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Microcultures is an indie production company offering preorders and subscriptions to fund creative projects, offer a way to pay artists better and allow fans to benefit from exclusive items and events.
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(Listen to) four Soltero's tracks

Fundraising is over, 1943 is here.

More than 130 people helped us fund the album. Thanks to you, we've been able to master, manufacture the album and take care of little extras on the side. Now it's time to see Soltero live.

(Watch this) Soltero video


5170 €
This campaign is now over
Alex sitting at the piano with Tim

Over the course of five albums, Soltero's fucking amazing music has been heard and shared across the globe, even despite the band's almost pathological resistance to self-promotion.

The forthcoming album, 1943, captures a time of confusion and renewal.  In late 2008, Tim Howard left Philadelphia and spent a year living and working in Central America, first in a small Nicaraguan town, then in the mountains of Guatemala, and finally in the hills of Chiapas.  He bought a spanish guitar and began writing the songs that would become 1943.  Tim moved to New York City in 2009 and landed a job with the NPR show Radiolab, and he began piecing together a new incarnation of Soltero with old friends Alex Drum and Ben Sterling.  

The time in Central America, fortunately, didn't make for an album of revolutionary folk songs. 1943 has Soltero's distinctive alchemy of effortless melodies and gallows-humor lyrics, and the record at turns recalls early R.E.M.'s cryptic beauty, Yo La Tengo's inventiveness, and the heart-on-sleeve charm of Nashville Skyline-era Dylan.  In its looseness, 1943 even suggests a return to Soltero's first album, 2001's Science Will Figure You Out.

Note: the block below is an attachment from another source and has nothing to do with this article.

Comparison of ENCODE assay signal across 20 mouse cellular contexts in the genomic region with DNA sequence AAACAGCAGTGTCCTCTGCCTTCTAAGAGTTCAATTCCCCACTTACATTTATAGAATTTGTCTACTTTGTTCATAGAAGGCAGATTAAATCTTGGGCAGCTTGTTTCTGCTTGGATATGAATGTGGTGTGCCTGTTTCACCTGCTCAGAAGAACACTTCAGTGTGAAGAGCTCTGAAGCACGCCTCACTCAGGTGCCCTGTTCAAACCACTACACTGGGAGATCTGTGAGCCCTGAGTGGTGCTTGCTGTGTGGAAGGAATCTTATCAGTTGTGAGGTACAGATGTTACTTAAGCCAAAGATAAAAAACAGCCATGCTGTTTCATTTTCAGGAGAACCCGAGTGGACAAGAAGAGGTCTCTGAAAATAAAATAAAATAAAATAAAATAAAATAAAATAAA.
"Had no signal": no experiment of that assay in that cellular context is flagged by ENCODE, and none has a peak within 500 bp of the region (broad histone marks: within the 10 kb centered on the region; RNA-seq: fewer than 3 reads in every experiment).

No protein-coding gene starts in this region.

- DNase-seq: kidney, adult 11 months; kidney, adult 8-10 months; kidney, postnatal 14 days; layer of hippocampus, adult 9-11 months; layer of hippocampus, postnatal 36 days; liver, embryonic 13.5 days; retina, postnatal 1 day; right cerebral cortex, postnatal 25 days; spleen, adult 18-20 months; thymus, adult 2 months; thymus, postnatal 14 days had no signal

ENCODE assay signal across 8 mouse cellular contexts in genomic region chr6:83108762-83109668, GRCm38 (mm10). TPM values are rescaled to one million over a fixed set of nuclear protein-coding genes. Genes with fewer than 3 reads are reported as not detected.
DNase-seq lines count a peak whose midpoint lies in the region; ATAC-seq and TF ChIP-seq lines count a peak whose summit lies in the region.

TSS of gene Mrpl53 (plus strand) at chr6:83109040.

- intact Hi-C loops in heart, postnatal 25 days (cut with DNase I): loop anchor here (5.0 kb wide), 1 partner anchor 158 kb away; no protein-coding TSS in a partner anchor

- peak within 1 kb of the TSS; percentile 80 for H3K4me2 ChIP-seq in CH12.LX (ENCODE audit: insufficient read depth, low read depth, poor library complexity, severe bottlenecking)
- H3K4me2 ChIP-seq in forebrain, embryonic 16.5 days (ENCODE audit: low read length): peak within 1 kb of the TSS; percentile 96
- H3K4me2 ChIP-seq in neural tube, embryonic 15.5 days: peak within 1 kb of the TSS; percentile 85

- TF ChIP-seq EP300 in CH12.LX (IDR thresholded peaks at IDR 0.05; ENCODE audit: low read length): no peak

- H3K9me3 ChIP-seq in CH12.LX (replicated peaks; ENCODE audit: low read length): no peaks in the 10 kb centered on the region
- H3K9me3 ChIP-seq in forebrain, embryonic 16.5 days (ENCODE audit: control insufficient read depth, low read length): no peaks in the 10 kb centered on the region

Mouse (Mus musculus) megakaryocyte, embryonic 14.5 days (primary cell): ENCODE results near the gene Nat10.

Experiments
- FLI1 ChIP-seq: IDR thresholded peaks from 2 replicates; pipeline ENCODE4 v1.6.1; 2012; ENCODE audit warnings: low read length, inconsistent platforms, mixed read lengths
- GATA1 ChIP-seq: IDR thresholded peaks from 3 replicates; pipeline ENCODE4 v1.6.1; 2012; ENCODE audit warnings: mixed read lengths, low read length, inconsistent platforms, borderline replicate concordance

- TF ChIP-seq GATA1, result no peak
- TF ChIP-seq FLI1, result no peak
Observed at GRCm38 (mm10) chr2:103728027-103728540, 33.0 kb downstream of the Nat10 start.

1943 is the most joyful and realized Soltero album yet, 12 songs that grow richer and more complex with each listen.  We're thrilled to invite you to be part of this project.

Alex and Tim at the piano

Praise for You're No Dream

“...a strangeness both pretty and mysterious. The mood is richly defined and vague, crystal-clear and open. Ghosts of pop music past mingle with the musical perspective of one wandering would-be folk singer.” Pop Matters)

“... there is a depth in Soltero’s music that transcends genres and time periods, leaving you with a fantastic record and your dreams.” On Tap Magazine)

“Howard overlays his innocent, haunting melodies with vivid visual snippets and wraith-like vocals that veer imperceptibly from hope to deflated weariness.” CityPaper)

“The desperate little songs unravel as though from a dream, gently imposing their subtle melodies through repeated listens. ” Treble)

“Soltero never fails to grab your attention in a way quite unlike most of the bands populating the musical landscape nowadays. Give it time, give it patience, give it your full attention and You’re No Dream is sure to infest you just as it has me.” Donnybrook Writing Academy)

“...Soltero’s fifth full-length finds him coloring his customary ruminations on relationships with varying senses of place, a palpable feeling of motion and displacement.” The Phoenix)

“...better than a dream, a miracle.” POPnews)

Alex and Tim at the piano

For the time being, Tim Howard, is working on the his 1943 recording.

If everything goes well, the album will be out (CD and maybe vinyl) by the end of this year.

We might have some shows to announce soon too.

But for now, everything is under construction. And you build it with us.